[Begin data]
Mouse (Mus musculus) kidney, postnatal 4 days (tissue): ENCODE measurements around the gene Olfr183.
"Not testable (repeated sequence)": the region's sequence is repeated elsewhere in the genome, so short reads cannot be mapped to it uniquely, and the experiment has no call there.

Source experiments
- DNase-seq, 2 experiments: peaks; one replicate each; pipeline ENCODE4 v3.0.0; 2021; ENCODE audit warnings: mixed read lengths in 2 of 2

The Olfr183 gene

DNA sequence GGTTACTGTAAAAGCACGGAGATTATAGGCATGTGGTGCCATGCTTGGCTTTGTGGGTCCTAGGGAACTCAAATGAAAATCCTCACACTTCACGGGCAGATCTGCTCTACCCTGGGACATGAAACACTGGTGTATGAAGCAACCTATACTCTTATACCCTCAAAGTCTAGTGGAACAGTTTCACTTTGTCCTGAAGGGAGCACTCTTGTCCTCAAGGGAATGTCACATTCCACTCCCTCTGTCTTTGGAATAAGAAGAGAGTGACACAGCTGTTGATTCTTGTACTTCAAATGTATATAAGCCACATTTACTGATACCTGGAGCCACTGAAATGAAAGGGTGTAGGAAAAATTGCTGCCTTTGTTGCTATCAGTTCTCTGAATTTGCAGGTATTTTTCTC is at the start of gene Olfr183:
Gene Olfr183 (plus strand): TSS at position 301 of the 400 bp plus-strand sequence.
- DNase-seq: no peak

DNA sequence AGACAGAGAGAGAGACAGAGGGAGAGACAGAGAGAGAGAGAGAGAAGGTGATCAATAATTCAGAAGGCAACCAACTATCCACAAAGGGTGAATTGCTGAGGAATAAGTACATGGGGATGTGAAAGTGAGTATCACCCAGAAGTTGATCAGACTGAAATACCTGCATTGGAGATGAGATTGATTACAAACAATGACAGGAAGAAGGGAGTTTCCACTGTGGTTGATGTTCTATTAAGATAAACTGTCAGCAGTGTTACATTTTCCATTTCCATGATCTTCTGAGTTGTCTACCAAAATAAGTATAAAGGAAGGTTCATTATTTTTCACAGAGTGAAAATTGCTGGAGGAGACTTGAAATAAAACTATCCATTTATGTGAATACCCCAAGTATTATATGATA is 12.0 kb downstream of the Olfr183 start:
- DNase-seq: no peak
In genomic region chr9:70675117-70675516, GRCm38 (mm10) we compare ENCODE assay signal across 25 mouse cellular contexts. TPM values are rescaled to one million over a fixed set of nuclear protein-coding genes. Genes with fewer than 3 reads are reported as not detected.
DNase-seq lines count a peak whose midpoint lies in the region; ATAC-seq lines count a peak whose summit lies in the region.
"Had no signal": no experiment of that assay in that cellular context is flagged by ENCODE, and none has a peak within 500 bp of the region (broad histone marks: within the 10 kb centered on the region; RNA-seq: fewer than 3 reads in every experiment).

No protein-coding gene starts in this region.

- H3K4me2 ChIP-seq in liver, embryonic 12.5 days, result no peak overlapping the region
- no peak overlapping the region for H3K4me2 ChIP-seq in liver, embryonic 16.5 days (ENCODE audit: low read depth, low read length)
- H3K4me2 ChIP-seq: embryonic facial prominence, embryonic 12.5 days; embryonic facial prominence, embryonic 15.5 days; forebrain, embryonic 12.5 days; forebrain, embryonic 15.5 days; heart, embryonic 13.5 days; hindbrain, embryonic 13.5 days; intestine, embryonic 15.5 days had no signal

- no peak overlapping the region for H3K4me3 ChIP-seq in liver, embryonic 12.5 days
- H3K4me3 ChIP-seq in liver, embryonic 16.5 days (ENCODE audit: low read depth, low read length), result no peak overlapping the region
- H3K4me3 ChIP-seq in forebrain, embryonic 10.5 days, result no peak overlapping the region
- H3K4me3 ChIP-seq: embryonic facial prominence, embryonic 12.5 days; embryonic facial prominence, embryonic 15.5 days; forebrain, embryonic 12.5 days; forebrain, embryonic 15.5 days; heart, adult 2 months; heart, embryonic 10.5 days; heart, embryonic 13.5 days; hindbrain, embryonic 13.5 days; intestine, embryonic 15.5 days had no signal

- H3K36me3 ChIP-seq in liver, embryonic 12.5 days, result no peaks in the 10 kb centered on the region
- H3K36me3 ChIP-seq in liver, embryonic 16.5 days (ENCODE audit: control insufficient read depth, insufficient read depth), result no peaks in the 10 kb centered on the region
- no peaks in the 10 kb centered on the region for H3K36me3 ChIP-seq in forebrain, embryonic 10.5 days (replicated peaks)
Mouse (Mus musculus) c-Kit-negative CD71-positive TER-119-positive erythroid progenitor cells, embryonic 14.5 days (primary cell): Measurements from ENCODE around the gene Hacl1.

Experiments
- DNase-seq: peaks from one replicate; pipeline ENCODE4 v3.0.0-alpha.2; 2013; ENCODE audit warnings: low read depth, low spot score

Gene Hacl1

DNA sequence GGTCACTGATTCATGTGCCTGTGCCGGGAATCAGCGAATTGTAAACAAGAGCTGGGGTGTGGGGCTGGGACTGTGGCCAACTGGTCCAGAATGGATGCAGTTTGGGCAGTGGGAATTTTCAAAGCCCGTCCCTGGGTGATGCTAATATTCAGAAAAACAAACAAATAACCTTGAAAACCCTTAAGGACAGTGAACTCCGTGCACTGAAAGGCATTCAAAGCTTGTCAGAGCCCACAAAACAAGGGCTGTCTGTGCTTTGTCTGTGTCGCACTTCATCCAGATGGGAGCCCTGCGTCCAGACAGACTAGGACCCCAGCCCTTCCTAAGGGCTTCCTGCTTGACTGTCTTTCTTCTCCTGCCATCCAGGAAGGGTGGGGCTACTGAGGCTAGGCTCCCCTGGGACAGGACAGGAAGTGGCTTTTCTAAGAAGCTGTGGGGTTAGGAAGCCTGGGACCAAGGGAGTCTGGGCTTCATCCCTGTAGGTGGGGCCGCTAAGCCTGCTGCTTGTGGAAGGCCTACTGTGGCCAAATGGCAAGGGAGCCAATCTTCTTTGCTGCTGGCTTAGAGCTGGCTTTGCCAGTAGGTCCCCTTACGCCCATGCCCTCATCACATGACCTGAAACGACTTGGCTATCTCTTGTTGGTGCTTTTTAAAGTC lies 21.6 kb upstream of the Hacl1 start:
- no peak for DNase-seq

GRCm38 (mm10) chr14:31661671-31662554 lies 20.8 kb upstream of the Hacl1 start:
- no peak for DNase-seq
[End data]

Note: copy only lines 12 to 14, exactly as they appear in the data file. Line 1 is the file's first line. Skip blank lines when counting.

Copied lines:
DNase-seq lines count a peak whose midpoint lies in the region; ATAC-seq lines count a peak whose summit lies in the region.
"Had no signal": no experiment of that assay in that cellular context is flagged by ENCODE, and none has a peak within 500 bp of the region (broad histone marks: within the 10 kb centered on the region; RNA-seq: fewer than 3 reads in every experiment).

No protein-coding gene starts in this region.